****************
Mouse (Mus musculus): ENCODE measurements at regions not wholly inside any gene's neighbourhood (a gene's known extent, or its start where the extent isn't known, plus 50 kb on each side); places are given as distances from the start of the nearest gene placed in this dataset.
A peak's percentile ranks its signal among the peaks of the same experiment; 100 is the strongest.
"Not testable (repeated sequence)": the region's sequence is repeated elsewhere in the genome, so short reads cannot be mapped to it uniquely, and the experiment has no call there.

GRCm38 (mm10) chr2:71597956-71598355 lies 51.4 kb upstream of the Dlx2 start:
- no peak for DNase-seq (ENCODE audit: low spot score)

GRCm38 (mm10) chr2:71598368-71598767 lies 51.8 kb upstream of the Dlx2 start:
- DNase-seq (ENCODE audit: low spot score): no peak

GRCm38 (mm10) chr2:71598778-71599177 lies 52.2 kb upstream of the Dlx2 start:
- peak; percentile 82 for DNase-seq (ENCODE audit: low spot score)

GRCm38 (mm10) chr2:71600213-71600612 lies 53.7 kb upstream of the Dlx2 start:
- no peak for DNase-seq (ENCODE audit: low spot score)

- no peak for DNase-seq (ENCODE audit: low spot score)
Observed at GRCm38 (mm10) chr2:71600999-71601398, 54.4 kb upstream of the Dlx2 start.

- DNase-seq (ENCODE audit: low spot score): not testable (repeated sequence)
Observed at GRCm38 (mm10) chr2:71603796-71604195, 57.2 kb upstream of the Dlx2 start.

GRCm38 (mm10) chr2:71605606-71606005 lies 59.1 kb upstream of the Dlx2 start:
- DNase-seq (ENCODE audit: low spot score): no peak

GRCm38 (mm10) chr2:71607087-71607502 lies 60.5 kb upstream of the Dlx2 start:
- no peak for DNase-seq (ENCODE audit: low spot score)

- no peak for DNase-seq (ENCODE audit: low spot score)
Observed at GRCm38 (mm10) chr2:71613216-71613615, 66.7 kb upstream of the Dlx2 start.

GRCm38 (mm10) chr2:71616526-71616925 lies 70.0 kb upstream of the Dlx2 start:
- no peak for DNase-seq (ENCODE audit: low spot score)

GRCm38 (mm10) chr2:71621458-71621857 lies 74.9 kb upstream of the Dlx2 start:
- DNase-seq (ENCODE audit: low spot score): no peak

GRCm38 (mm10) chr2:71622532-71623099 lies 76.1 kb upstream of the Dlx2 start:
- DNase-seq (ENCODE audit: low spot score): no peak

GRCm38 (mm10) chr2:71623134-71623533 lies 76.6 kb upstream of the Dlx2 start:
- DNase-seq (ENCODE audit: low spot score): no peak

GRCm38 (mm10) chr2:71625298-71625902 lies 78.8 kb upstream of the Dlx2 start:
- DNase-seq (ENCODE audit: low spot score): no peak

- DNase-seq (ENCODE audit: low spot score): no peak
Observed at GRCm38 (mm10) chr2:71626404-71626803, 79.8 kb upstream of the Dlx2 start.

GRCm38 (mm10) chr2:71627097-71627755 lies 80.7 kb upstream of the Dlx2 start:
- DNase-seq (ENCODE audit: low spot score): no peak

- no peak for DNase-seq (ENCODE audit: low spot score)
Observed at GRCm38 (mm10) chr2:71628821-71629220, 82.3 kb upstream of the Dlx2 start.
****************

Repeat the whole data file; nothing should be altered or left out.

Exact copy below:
Mouse (Mus musculus): ENCODE measurements at regions not wholly inside any gene's neighbourhood (a gene's known extent, or its start where the extent isn't known, plus 50 kb on each side); places are given as distances from the start of the nearest gene placed in this dataset.
A peak's percentile ranks its signal among the peaks of the same experiment; 100 is the strongest.
"Not testable (repeated sequence)": the region's sequence is repeated elsewhere in the genome, so short reads cannot be mapped to it uniquely, and the experiment has no call there.

GRCm38 (mm10) chr2:71597956-71598355 lies 51.4 kb upstream of the Dlx2 start:
- no peak for DNase-seq (ENCODE audit: low spot score)

GRCm38 (mm10) chr2:71598368-71598767 lies 51.8 kb upstream of the Dlx2 start:
- DNase-seq (ENCODE audit: low spot score): no peak

GRCm38 (mm10) chr2:71598778-71599177 lies 52.2 kb upstream of the Dlx2 start:
- peak; percentile 82 for DNase-seq (ENCODE audit: low spot score)

GRCm38 (mm10) chr2:71600213-71600612 lies 53.7 kb upstream of the Dlx2 start:
- no peak for DNase-seq (ENCODE audit: low spot score)

- no peak for DNase-seq (ENCODE audit: low spot score)
Observed at GRCm38 (mm10) chr2:71600999-71601398, 54.4 kb upstream of the Dlx2 start.

- DNase-seq (ENCODE audit: low spot score): not testable (repeated sequence)
Observed at GRCm38 (mm10) chr2:71603796-71604195, 57.2 kb upstream of the Dlx2 start.

GRCm38 (mm10) chr2:71605606-71606005 lies 59.1 kb upstream of the Dlx2 start:
- DNase-seq (ENCODE audit: low spot score): no peak

GRCm38 (mm10) chr2:71607087-71607502 lies 60.5 kb upstream of the Dlx2 start:
- no peak for DNase-seq (ENCODE audit: low spot score)

- no peak for DNase-seq (ENCODE audit: low spot score)
Observed at GRCm38 (mm10) chr2:71613216-71613615, 66.7 kb upstream of the Dlx2 start.

GRCm38 (mm10) chr2:71616526-71616925 lies 70.0 kb upstream of the Dlx2 start:
- no peak for DNase-seq (ENCODE audit: low spot score)

GRCm38 (mm10) chr2:71621458-71621857 lies 74.9 kb upstream of the Dlx2 start:
- DNase-seq (ENCODE audit: low spot score): no peak

GRCm38 (mm10) chr2:71622532-71623099 lies 76.1 kb upstream of the Dlx2 start:
- DNase-seq (ENCODE audit: low spot score): no peak

GRCm38 (mm10) chr2:71623134-71623533 lies 76.6 kb upstream of the Dlx2 start:
- DNase-seq (ENCODE audit: low spot score): no peak

GRCm38 (mm10) chr2:71625298-71625902 lies 78.8 kb upstream of the Dlx2 start:
- DNase-seq (ENCODE audit: low spot score): no peak

- DNase-seq (ENCODE audit: low spot score): no peak
Observed at GRCm38 (mm10) chr2:71626404-71626803, 79.8 kb upstream of the Dlx2 start.

GRCm38 (mm10) chr2:71627097-71627755 lies 80.7 kb upstream of the Dlx2 start:
- DNase-seq (ENCODE audit: low spot score): no peak

- no peak for DNase-seq (ENCODE audit: low spot score)
Observed at GRCm38 (mm10) chr2:71628821-71629220, 82.3 kb upstream of the Dlx2 start.